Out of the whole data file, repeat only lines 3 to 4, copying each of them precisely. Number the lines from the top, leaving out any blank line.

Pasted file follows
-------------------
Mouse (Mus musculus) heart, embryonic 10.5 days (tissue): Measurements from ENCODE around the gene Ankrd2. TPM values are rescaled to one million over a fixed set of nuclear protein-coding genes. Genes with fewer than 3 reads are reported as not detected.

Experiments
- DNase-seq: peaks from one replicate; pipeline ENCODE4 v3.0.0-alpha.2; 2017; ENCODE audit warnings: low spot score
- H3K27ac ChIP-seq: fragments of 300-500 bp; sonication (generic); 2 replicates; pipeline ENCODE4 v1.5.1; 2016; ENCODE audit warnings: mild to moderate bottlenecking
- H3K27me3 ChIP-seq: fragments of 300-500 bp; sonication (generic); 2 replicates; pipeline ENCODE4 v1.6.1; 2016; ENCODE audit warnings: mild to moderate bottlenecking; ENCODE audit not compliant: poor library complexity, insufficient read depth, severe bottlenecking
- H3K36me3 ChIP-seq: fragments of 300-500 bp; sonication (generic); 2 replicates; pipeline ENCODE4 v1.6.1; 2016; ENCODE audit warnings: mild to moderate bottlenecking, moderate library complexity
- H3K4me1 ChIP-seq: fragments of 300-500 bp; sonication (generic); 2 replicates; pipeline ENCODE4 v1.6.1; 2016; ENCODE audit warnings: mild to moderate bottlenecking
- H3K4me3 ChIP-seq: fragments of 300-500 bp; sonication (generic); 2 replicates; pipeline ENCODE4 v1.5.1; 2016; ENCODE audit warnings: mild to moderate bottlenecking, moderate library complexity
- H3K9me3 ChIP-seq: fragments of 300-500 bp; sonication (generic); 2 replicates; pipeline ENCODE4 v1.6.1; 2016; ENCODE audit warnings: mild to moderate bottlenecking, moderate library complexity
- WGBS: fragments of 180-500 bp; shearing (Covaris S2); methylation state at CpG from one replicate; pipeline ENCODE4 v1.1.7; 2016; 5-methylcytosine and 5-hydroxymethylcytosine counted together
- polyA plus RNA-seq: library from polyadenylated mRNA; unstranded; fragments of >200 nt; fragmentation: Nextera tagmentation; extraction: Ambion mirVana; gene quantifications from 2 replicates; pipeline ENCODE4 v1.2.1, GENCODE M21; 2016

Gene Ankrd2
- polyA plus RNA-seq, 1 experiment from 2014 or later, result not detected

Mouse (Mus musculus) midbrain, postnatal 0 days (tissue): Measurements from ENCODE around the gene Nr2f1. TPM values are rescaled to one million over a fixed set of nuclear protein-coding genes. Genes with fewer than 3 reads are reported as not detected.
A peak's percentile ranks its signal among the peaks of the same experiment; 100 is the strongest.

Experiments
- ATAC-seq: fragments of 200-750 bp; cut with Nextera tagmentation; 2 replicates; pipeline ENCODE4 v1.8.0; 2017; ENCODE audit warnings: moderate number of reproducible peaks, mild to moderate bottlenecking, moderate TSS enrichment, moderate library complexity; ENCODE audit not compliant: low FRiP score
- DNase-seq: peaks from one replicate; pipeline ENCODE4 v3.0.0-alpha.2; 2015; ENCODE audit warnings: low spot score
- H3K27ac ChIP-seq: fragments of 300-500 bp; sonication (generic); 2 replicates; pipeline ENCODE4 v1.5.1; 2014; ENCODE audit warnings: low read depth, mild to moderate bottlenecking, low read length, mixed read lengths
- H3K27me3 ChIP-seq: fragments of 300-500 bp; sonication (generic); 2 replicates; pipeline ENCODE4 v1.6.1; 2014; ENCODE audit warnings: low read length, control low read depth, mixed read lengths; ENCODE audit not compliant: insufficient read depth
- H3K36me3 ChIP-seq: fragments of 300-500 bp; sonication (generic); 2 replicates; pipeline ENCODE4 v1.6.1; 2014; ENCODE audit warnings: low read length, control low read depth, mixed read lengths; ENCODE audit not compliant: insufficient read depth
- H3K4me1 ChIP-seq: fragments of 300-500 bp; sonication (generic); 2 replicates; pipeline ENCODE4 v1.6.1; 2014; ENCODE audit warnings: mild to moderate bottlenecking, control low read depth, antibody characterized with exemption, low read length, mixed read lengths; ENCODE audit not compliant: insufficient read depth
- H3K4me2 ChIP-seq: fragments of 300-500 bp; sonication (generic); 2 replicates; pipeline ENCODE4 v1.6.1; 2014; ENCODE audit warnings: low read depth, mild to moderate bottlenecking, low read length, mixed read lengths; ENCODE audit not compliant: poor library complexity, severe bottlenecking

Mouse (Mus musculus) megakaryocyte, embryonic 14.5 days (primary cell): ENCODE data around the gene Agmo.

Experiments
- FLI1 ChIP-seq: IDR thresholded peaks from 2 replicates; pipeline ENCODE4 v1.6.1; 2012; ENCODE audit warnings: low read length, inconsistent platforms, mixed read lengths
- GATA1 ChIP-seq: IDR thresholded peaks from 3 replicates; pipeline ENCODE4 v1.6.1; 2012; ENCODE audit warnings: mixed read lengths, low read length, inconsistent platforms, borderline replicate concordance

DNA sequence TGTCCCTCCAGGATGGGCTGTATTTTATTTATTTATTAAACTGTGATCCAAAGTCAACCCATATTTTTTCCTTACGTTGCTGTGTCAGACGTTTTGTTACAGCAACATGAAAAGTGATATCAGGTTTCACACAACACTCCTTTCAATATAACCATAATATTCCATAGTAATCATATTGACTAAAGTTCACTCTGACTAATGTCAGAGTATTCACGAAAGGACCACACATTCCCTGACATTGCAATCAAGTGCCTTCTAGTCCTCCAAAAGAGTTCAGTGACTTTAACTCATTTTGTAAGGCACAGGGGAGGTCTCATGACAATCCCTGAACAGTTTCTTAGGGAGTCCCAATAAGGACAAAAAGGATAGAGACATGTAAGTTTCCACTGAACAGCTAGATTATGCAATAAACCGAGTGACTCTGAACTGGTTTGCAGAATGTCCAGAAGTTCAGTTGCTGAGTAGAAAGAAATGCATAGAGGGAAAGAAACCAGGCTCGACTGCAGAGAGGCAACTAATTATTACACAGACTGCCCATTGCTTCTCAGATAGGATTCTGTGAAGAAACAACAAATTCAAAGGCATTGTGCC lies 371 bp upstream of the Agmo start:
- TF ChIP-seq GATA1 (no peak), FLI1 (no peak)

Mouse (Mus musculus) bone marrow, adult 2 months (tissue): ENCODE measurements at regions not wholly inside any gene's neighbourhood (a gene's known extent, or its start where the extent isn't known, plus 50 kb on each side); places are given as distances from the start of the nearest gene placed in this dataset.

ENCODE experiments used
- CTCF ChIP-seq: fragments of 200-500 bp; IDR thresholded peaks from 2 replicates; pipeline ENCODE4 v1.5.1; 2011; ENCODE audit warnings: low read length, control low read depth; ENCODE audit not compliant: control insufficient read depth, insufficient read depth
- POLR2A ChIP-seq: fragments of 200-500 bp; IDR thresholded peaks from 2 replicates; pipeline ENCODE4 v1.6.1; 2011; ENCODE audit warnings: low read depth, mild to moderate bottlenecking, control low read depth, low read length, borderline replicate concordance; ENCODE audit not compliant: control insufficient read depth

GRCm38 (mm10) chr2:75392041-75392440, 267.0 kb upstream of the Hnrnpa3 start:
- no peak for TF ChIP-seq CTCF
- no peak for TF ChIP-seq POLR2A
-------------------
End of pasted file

- DNase-seq: peaks from one replicate; pipeline ENCODE4 v3.0.0-alpha.2; 2017; ENCODE audit warnings: low spot score
- H3K27ac ChIP-seq: fragments of 300-500 bp; sonication (generic); 2 replicates; pipeline ENCODE4 v1.5.1; 2016; ENCODE audit warnings: mild to moderate bottlenecking